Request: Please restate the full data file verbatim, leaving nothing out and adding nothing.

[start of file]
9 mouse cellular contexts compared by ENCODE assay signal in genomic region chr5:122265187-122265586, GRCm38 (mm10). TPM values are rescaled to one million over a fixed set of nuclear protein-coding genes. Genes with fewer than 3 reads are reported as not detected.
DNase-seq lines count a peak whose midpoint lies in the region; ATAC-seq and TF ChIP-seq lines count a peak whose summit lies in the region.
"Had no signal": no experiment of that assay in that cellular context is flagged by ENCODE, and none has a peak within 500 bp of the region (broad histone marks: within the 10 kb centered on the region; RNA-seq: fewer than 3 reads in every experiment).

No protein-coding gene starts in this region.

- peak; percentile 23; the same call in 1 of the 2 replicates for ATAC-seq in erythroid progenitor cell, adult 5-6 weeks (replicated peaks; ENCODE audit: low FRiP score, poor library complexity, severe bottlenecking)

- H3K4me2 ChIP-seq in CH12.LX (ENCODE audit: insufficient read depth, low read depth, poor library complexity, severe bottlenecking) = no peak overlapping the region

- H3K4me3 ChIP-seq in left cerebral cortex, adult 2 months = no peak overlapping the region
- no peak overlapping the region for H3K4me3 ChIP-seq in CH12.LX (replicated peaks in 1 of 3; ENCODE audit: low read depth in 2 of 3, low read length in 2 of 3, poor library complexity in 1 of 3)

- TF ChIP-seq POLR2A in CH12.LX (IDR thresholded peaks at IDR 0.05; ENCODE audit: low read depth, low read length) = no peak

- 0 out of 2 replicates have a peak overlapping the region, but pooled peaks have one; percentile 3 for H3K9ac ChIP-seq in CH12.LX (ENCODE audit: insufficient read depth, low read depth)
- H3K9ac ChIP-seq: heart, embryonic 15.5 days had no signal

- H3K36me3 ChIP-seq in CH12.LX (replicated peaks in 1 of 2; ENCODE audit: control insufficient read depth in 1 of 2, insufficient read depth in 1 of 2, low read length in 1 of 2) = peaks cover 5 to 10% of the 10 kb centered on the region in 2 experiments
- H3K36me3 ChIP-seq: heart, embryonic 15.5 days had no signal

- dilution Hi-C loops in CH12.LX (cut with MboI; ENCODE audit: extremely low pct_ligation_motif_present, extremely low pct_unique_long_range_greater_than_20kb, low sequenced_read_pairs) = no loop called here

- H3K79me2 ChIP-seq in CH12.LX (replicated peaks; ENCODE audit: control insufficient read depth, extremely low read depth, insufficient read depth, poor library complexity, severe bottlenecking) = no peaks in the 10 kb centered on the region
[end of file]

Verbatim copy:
9 mouse cellular contexts compared by ENCODE assay signal in genomic region chr5:122265187-122265586, GRCm38 (mm10). TPM values are rescaled to one million over a fixed set of nuclear protein-coding genes. Genes with fewer than 3 reads are reported as not detected.
DNase-seq lines count a peak whose midpoint lies in the region; ATAC-seq and TF ChIP-seq lines count a peak whose summit lies in the region.
"Had no signal": no experiment of that assay in that cellular context is flagged by ENCODE, and none has a peak within 500 bp of the region (broad histone marks: within the 10 kb centered on the region; RNA-seq: fewer than 3 reads in every experiment).

No protein-coding gene starts in this region.

- peak; percentile 23; the same call in 1 of the 2 replicates for ATAC-seq in erythroid progenitor cell, adult 5-6 weeks (replicated peaks; ENCODE audit: low FRiP score, poor library complexity, severe bottlenecking)

- H3K4me2 ChIP-seq in CH12.LX (ENCODE audit: insufficient read depth, low read depth, poor library complexity, severe bottlenecking) = no peak overlapping the region

- H3K4me3 ChIP-seq in left cerebral cortex, adult 2 months = no peak overlapping the region
- no peak overlapping the region for H3K4me3 ChIP-seq in CH12.LX (replicated peaks in 1 of 3; ENCODE audit: low read depth in 2 of 3, low read length in 2 of 3, poor library complexity in 1 of 3)

- TF ChIP-seq POLR2A in CH12.LX (IDR thresholded peaks at IDR 0.05; ENCODE audit: low read depth, low read length) = no peak

- 0 out of 2 replicates have a peak overlapping the region, but pooled peaks have one; percentile 3 for H3K9ac ChIP-seq in CH12.LX (ENCODE audit: insufficient read depth, low read depth)
- H3K9ac ChIP-seq: heart, embryonic 15.5 days had no signal

- H3K36me3 ChIP-seq in CH12.LX (replicated peaks in 1 of 2; ENCODE audit: control insufficient read depth in 1 of 2, insufficient read depth in 1 of 2, low read length in 1 of 2) = peaks cover 5 to 10% of the 10 kb centered on the region in 2 experiments
- H3K36me3 ChIP-seq: heart, embryonic 15.5 days had no signal

- dilution Hi-C loops in CH12.LX (cut with MboI; ENCODE audit: extremely low pct_ligation_motif_present, extremely low pct_unique_long_range_greater_than_20kb, low sequenced_read_pairs) = no loop called here

- H3K79me2 ChIP-seq in CH12.LX (replicated peaks; ENCODE audit: control insufficient read depth, extremely low read depth, insufficient read depth, poor library complexity, severe bottlenecking) = no peaks in the 10 kb centered on the region